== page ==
With the vast advances in medical research made over the last few decades, seniors are expected to live much longer than their parents did. For millennials, that difference could increase even further. If current projections are any indication, living to 100 could be commonplace for millennials and future generations. Sounds great, right?
When it comes to a long life, be careful what you wish for. Life expectancy is one thing, but quality of life is another issue entirely. For a generation with bad posture, poor diet and less-than-stellar exercise habits, living to 100 could be more of a curse than a blessing.
That’s why even the youngest consumers need to start preparing for the near-inevitability of needing long-term care. For decades, the best way to do that has been taking out a long-term care insurance policy.
But with the insurance landscape changing drastically in recent years, the question becomes—is long-term care insurance really worth it?
What is long-term care insurance?
Long-term care insurance covers the costs associated with long-term stays in assisted living or nursing home facilities. It also pays for in-home nurses and aides who assist with basic daily activities such as eating, bathing and dressing.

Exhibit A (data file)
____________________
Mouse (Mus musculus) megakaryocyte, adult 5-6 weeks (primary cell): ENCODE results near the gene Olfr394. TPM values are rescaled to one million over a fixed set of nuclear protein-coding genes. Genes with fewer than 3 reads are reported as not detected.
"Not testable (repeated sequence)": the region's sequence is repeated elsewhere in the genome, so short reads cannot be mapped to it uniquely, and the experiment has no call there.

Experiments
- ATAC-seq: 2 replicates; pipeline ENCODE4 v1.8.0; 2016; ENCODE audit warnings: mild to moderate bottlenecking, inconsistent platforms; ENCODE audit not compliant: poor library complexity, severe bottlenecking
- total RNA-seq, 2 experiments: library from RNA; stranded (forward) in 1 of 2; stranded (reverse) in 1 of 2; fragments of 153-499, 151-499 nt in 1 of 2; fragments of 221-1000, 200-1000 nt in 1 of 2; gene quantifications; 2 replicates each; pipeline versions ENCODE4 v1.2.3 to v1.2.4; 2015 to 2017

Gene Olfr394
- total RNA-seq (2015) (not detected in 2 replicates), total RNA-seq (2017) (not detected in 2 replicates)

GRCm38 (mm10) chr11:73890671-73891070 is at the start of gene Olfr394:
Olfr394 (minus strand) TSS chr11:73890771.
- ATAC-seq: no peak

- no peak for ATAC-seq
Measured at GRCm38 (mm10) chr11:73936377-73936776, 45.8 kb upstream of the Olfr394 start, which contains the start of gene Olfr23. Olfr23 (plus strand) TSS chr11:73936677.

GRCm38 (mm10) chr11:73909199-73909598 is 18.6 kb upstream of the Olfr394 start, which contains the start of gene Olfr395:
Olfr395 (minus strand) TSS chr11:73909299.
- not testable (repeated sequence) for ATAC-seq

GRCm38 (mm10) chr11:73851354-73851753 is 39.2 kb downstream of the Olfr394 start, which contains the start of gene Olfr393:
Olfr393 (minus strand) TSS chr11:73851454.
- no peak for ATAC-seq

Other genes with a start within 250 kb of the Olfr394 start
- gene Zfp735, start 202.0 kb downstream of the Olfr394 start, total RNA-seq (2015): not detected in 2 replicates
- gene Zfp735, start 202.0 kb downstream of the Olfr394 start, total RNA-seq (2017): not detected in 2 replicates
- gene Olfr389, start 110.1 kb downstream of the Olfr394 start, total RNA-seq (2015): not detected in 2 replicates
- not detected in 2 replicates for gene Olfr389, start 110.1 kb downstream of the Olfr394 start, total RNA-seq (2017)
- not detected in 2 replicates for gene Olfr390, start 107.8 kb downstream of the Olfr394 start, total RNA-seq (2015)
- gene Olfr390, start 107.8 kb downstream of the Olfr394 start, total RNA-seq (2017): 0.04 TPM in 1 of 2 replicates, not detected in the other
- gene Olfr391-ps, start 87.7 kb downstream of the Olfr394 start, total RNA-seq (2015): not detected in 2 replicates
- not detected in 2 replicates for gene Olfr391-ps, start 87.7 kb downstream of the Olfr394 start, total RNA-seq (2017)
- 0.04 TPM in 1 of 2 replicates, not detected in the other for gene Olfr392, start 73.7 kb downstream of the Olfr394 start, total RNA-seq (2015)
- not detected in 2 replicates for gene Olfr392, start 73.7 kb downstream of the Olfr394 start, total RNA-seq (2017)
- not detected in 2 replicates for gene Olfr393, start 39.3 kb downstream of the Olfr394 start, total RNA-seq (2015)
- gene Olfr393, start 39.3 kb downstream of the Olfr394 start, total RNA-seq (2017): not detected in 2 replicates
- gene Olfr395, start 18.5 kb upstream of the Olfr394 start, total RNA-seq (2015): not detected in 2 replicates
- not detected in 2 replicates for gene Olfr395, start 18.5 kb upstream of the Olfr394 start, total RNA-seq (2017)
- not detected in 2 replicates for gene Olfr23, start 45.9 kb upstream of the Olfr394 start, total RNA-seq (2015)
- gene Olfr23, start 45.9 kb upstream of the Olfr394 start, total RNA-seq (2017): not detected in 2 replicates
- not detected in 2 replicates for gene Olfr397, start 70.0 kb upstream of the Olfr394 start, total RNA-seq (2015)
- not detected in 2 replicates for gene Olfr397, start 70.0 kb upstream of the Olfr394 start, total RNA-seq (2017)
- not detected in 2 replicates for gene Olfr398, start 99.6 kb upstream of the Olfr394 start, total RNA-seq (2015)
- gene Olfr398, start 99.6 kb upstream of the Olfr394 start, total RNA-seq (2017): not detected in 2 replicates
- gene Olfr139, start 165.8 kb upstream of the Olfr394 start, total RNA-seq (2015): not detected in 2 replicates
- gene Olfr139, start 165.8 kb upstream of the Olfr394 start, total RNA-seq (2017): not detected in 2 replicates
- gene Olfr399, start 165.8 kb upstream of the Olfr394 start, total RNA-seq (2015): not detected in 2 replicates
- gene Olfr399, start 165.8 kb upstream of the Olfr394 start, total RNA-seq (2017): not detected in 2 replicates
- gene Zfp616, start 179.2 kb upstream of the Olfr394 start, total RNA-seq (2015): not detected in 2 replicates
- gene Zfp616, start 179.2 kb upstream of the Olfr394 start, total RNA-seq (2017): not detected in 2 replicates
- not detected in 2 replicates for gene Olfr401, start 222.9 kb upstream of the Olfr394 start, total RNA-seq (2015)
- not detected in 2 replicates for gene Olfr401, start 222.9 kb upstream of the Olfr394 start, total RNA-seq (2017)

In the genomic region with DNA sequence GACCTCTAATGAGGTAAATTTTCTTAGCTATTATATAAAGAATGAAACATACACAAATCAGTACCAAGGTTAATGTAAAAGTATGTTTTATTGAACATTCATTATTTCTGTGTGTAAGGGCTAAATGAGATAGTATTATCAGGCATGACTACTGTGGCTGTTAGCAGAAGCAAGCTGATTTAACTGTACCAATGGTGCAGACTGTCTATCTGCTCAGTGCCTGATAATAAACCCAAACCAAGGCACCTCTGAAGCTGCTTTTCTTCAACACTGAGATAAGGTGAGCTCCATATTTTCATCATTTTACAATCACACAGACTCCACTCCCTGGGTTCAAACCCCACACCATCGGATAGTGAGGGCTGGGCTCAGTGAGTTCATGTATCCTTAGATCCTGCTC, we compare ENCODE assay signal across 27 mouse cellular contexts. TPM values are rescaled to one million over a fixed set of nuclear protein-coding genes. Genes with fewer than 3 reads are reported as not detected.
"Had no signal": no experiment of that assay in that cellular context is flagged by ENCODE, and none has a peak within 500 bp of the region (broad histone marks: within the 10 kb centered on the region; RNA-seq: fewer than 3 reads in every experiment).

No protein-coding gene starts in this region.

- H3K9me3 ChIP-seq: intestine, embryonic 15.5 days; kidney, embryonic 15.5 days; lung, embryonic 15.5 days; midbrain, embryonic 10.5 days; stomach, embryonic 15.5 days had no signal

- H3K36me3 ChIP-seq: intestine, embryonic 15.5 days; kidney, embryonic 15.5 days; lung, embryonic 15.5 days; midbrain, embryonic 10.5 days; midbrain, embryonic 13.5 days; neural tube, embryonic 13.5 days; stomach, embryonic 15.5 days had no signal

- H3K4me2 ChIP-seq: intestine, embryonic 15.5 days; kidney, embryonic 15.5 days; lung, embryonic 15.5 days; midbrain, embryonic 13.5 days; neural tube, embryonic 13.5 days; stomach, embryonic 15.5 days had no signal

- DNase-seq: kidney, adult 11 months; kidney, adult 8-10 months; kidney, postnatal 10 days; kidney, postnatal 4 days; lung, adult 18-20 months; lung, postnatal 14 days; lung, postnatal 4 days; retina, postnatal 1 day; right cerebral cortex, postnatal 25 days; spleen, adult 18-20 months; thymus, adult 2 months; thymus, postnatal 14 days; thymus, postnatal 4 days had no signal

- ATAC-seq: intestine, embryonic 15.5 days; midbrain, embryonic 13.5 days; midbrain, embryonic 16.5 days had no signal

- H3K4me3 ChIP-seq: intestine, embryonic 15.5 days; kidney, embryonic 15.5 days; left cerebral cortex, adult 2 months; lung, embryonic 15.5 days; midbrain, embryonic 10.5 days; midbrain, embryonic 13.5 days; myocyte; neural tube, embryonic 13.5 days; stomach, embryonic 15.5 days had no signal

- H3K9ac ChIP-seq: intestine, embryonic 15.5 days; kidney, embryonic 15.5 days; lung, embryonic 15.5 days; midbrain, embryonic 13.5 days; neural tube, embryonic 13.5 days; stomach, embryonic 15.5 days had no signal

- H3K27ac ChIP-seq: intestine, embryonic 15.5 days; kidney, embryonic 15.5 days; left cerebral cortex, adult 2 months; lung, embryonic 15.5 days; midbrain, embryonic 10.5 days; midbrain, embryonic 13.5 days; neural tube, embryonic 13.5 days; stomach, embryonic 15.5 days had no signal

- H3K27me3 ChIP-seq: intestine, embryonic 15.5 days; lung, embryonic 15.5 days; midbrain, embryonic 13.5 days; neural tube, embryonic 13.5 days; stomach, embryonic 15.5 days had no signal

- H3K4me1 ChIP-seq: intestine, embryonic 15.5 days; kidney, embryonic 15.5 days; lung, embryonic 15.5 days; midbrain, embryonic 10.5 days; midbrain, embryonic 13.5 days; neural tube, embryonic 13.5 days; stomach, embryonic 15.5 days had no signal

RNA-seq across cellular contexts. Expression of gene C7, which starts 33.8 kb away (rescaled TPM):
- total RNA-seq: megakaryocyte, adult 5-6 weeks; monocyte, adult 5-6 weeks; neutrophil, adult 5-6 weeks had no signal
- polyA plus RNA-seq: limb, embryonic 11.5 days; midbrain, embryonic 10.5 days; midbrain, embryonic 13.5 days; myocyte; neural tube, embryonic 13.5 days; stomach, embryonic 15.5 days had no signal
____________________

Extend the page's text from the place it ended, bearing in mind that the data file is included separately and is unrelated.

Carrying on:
Research from the U.S. Department of Health and Human Services reveals that, “While most people with LTSS needs will spend relatively little on their care, about one in six (17 percent) will spend at least $100,000 out-of-pocket for future long-term services and supports.”
The report goes on to say that most people finance half the costs of long-term care themselves, relying on public services and insurance for the rest.
As the current generation of seniors has started to cash in on their long-term care insurance policies, some of the biggest insurance companies have exited the LTC market, including Metlife, Prudential and John Hancock. Providers are now much warier about losing out when it comes to LTC.